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Djokovic Bests Nadal in BNP Paribas Semifinal

Although the Spaniard fought hard, as always, the world’s No. 1 player confirmed his status at Indian Wells

Bill Dwyre Tennis 0 Comments

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Novak Djokovic brought his A game to the desert again Saturday afternoon, and the more he does it, the more he is reducing the rest of the men’s tennis tour to a bunch of B-minuses.

He won his way into Sunday’s final, where he will have a chance to become the first five-time winner of the BNP Paribas Open at Indian Wells.

He beat a three-time champion and a player once as dominant as Djokovic is now. Rafael Nadal played hard and ran hard and fought hard and lost, 7-6 (5), 6-2.

Djokovic will play a huge-serving Canadian in the final, and if you watched Milos Raonic pulverize David Goffin of Belgium with 140 mph serves in his 6-3, 3-6, 6-3 victory, you might think Raonic has a good chance. Maybe a chance. Certainly not a good one.

Djokovic has been No. 1 since July 7, 2014. He has taken his advantage over the once-invincible Nadal to 25-23 and has beaten the always-game Spaniard now six straight times and 10 of 11. The last time Nadal beat Djokovic was in the 2014 French Open final, and as dominant as Nadal has been in that major tournament — winning it nine times, including five in a row — you might favor Djokovic this year if the two meet again.

photo courtesy of bnp paribas open

Milos Raonic will face Novak Djokovic in the men 's singles final after beating David Goffin.

“He’s an amazing player, with a high level of confidence,” said Nadal, who was, not too many years ago, exactly that. “He feels that he is better than the rest, and that means nothing bothers him.”

Nadal said that not out of anger, but out of respect.

Djokovic now has a chance to win his 26th ATP World Tour Tennis Masters 1000 Series. That’s one behind Nadal, and, at 28, Djokovic is a year younger. Reaching the finals at Indian Wells makes that 18 of his last 19. The one he didn’t make it was because he defaulted earlier in the tournament with an eye infection.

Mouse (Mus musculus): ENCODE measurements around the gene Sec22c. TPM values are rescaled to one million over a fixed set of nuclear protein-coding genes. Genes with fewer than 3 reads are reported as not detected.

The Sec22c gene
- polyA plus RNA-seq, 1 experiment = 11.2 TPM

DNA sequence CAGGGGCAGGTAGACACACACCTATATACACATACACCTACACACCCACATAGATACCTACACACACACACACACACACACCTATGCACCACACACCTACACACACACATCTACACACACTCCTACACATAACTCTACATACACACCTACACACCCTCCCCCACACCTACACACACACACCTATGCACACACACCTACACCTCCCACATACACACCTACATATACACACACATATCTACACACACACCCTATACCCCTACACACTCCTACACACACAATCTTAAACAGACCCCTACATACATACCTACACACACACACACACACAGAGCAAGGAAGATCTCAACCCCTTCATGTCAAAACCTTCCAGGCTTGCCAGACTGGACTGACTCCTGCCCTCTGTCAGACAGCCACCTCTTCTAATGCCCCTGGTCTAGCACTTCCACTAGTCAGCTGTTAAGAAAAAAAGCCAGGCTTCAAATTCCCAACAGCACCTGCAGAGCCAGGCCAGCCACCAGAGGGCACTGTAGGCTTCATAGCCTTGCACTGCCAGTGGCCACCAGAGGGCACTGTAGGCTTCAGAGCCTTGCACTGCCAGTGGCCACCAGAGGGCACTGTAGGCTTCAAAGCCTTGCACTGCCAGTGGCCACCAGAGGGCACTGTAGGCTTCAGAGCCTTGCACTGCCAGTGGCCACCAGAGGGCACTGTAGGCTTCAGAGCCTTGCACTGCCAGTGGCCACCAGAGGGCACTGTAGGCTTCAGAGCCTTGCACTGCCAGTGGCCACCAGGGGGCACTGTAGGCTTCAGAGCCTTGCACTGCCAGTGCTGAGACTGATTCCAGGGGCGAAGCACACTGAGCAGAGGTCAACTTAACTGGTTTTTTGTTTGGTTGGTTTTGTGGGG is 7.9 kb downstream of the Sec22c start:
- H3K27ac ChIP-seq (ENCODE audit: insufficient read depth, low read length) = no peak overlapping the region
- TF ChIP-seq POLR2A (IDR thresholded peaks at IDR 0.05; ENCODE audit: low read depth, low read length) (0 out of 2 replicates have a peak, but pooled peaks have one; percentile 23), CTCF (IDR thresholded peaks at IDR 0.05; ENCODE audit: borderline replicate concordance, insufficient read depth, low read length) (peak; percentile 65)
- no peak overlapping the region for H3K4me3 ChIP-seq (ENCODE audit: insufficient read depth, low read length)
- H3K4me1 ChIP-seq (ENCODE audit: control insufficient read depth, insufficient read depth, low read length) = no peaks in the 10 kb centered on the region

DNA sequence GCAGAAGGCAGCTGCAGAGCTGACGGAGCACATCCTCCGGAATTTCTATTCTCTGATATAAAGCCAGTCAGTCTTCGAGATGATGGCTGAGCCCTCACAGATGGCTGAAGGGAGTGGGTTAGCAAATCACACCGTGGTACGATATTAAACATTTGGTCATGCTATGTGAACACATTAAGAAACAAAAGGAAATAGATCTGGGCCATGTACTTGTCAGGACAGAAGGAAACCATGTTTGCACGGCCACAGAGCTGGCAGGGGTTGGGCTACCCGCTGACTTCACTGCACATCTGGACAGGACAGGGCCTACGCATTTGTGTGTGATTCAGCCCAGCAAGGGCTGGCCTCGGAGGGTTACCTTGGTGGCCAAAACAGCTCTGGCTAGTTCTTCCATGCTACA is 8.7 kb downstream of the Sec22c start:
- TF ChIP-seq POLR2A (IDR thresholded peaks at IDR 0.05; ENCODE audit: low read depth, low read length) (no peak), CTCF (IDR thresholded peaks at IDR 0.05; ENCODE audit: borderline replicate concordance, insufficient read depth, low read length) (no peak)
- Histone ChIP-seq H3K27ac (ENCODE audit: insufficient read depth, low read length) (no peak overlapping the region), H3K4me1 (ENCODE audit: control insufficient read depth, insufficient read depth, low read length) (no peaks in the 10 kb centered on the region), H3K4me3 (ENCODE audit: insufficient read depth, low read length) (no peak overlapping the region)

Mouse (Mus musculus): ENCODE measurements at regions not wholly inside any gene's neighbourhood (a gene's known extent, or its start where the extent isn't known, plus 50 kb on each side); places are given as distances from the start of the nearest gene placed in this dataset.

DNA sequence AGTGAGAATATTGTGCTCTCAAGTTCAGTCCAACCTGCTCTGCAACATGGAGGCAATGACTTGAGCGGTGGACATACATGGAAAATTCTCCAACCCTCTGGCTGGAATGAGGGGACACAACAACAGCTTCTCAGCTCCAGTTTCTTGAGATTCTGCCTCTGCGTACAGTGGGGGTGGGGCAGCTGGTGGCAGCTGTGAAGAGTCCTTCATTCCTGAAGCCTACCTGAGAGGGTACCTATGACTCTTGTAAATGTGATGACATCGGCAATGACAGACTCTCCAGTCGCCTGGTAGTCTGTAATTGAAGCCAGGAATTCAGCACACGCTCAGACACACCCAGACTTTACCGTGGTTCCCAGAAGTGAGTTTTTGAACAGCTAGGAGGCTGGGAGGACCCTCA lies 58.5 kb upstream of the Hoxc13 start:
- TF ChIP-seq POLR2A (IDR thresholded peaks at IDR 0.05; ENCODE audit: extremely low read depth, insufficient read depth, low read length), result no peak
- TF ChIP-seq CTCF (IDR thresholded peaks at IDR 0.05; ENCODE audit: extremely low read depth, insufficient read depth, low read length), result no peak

At the moment, Novak Djokovic is too good to beat. He is so good it is almost hard to believe. Seeing him play takes care of that.

Raonic, who has not won in five previous matches with the Serbian star (he has won one set) has a healthy understanding of how impossible it is to beat him at the moment.

“His patterns are to sometimes try not to have patterns,” Raonic said.

Because of his serve, Raonic is known as “The Missile.” Be aware of possible shoot-downs in the desert Sunday.

photo courtesy of bnp paribas open

The crowd of 16,100 people delighted in Novak Djokovic's dominance.

The Raonic-Goffin match gave the Indian Wells crowd a leisurely warm-up for the match of the day, the one with all the buzz. It takes something very special to get 16,100 people to sit in 90-degree heat and bright sun for nearly two hours and, apparently, enjoy every minute.

The scene was mildly World Cup-ish. There were Serbian flags and Spanish flags and chanting between points and constant pre-point oral outbursts that kept the chair umpire busy. It was as much active fan commitment as this event has seen.

It was also amazing how something with such a predictable outcome can still create such a stir.

Much of that was the presence of Nadal, who may have faded a bit in the rankings, but whose competitive heart has never slowed down. Sports science needs to clone it.

In the first set, he got a fortunate early service break when Djokovic had trouble finding his service toss in the desert sun. Nadal saved two break points at 3-3 and kept charging after he lost a set point at 5-4. The inevitable tiebreaker found Djokovic ahead, 5-2, after Nadal had contributed three missed forehands for the first three points for Djokovic. But Nadal, as stubborn as a dog with a bone, got it back to 5-5, before yielding two points later.

photo courtesy of bnp paribas open

Milos Raonic will offer up a big serve for Novak Djokovic to deal with.

The second set was similar to the first in that Djokovic would hold serve comfortably and Nadal would battle long and hard just to do so.

Finally, serving at 2-5, Djokovic, gliding left and right like he was on a skateboard, got a match point. Nadal saved it. Djokovic got four more. Nadal saved them all. Finally, on match point No. 6, Nadal missed a forehand and the struggle, just three minutes shy of two hours, was over.

Djokovic saluted the crowd, did an on-court interview, hit three autograph balls into the seats and walked off calmly. Rumor had it he broke a sweat, but there was no independent confirmation of that.

Asked afterward if he ever amazes himself at his ability to rise the occasion at the right times, Djokovic said, with nary a degree of arrogance, “I am trained to do that.”

Maybe the most revealing evidence of how other-worldly Djokovic has become came from Nadal, who was once other-worldly himself.

“If I play against him (Djokovic),” Nadal said, “it’s because I am in the semifinals and finals, and that’s very positive news.”

So not only is Djokovic No. 1 and currently almost untouchable, he has also become a measuring stick for Rafael Nadal.

No other words are needed.

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